All posts by efcs

game

This actually doesn’t really have anything to do with anything…

I came across this game because of someone’s blog post in a popular culture class the other day. I’m going to spoil the game and say it has to do with people’s consciousness –and the transference of an identity, of a mind. It made me think of Calcutta chromosome, and I thought it was weird to encounter such a premise/game while in the midst of such a novel.

The game of course, is not the same thing. But it does deal with several different time lines.

Here’s the link if anyone would be interested.

http://die.clay.io/

Just a thought on the idea of why the sections were labeled so ambiguously, or so non-specifically “august 20” or “the day after” and maybe why the surprise reveal of Sonali being the daughter of Philboni —

Maybe it’s too simple a thought, and I agreed with most of the things said about it in class, but I just thought maybe it has to do with the idea of relation, and how things take on meaning depending on their relation to other things, other events, which may or may not seem to have any significance otherwise. Things might just look like mere coincidence, things might look like the webbing of a whole conspiracy based on unexpected or unseen relations. I thought the sudden reveal of Sonali as a literal relative of Philboni just goes hand in hand with this theme of unexpected relations.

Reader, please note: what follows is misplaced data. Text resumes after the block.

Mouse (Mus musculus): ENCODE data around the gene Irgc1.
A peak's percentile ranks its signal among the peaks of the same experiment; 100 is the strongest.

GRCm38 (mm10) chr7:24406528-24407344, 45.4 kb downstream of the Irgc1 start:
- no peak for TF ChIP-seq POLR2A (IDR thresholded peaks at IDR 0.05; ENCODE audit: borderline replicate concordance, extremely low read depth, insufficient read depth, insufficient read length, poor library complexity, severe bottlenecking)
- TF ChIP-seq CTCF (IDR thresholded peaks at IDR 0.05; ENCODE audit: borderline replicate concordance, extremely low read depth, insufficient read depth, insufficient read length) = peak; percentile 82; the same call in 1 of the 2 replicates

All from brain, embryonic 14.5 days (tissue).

And the section breaks of “august 20” without a year, or “the day after” –both don’t really mean anything by themselves without the context of other surrounding information. These are things that don’t and can’t stand alone. We give them meaning by reading it in relation to the rest of the narrative/novel –just like someone else said about how we sort of play a part of detective fitting pieces together.

Some Thoughts on the Harlequin…

I keep reading and rereading Harlan Ellison’s “Repent, Harlequin!” Said The Ticktockman just because it’s one of my favorite readings, and because I was using it for my second paper. After the first class we talked about it, it became apparent to me that the Harlequin was indeed caught and “readjusted” to suit the “system,” this “metronomic” world governed by the Ticktockman. But I had thought, after the first reading, that somehow the Harlequin was able to escape his fate, even though he appears on the communications screens at the end clearly brainwashed.

I thought we were supposed to get this feeling about the Harlequin that he can pull off anything, even beyond reason, like somehow getting and paying for so many jelly beans when jelly beans hadn’t even been in production in so many years. I thought his escape, and switch, was perhaps just another question that will “never be answered to your complete satisfaction” (372). And yeah, not only did I think they weren’t able to keep a hold of him to perform whatever adjustments to his brain, I thought he somehow was able to rise up, dethrone, and switch himself with the Ticktockman himself.

I mean, of his previous feats before, many where physically really high up, whether up in the air-boat with the jelly-beans, or up on the shopping center spire. He seems to have this ability to inconspicuously raise himself up high to get the attention of the people. In the same way that he has a knack for elevating himself for his feats, I figured his greatest one then was getting himself to that top position where he could have more influence.